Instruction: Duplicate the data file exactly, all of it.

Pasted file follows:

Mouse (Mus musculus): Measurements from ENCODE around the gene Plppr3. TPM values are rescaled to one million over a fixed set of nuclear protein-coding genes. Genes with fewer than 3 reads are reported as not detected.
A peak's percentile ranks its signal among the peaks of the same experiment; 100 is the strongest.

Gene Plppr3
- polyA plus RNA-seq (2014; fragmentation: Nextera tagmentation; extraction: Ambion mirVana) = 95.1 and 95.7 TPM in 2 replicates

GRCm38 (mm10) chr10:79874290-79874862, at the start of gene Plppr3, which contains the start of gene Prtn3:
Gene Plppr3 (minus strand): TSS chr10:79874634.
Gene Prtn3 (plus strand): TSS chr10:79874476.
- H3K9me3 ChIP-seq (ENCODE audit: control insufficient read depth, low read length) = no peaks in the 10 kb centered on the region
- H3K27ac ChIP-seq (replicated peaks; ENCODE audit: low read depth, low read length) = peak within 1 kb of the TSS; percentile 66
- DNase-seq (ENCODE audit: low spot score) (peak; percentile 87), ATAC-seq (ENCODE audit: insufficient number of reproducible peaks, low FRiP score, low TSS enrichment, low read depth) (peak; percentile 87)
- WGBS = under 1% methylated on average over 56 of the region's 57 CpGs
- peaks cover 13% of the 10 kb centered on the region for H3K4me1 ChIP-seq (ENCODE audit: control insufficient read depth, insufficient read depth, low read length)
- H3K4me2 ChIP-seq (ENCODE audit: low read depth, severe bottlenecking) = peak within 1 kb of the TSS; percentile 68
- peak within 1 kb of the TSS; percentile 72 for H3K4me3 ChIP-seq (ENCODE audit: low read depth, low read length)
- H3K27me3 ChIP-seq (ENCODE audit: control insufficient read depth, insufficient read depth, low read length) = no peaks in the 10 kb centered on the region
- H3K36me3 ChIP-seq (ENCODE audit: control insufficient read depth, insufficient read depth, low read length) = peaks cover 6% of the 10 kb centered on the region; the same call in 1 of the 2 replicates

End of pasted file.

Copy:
Mouse (Mus musculus): Measurements from ENCODE around the gene Plppr3. TPM values are rescaled to one million over a fixed set of nuclear protein-coding genes. Genes with fewer than 3 reads are reported as not detected.
A peak's percentile ranks its signal among the peaks of the same experiment; 100 is the strongest.

Gene Plppr3
- polyA plus RNA-seq (2014; fragmentation: Nextera tagmentation; extraction: Ambion mirVana) = 95.1 and 95.7 TPM in 2 replicates

GRCm38 (mm10) chr10:79874290-79874862, at the start of gene Plppr3, which contains the start of gene Prtn3:
Gene Plppr3 (minus strand): TSS chr10:79874634.
Gene Prtn3 (plus strand): TSS chr10:79874476.
- H3K9me3 ChIP-seq (ENCODE audit: control insufficient read depth, low read length) = no peaks in the 10 kb centered on the region
- H3K27ac ChIP-seq (replicated peaks; ENCODE audit: low read depth, low read length) = peak within 1 kb of the TSS; percentile 66
- DNase-seq (ENCODE audit: low spot score) (peak; percentile 87), ATAC-seq (ENCODE audit: insufficient number of reproducible peaks, low FRiP score, low TSS enrichment, low read depth) (peak; percentile 87)
- WGBS = under 1% methylated on average over 56 of the region's 57 CpGs
- peaks cover 13% of the 10 kb centered on the region for H3K4me1 ChIP-seq (ENCODE audit: control insufficient read depth, insufficient read depth, low read length)
- H3K4me2 ChIP-seq (ENCODE audit: low read depth, severe bottlenecking) = peak within 1 kb of the TSS; percentile 68
- peak within 1 kb of the TSS; percentile 72 for H3K4me3 ChIP-seq (ENCODE audit: low read depth, low read length)
- H3K27me3 ChIP-seq (ENCODE audit: control insufficient read depth, insufficient read depth, low read length) = no peaks in the 10 kb centered on the region
- H3K36me3 ChIP-seq (ENCODE audit: control insufficient read depth, insufficient read depth, low read length) = peaks cover 6% of the 10 kb centered on the region; the same call in 1 of the 2 replicates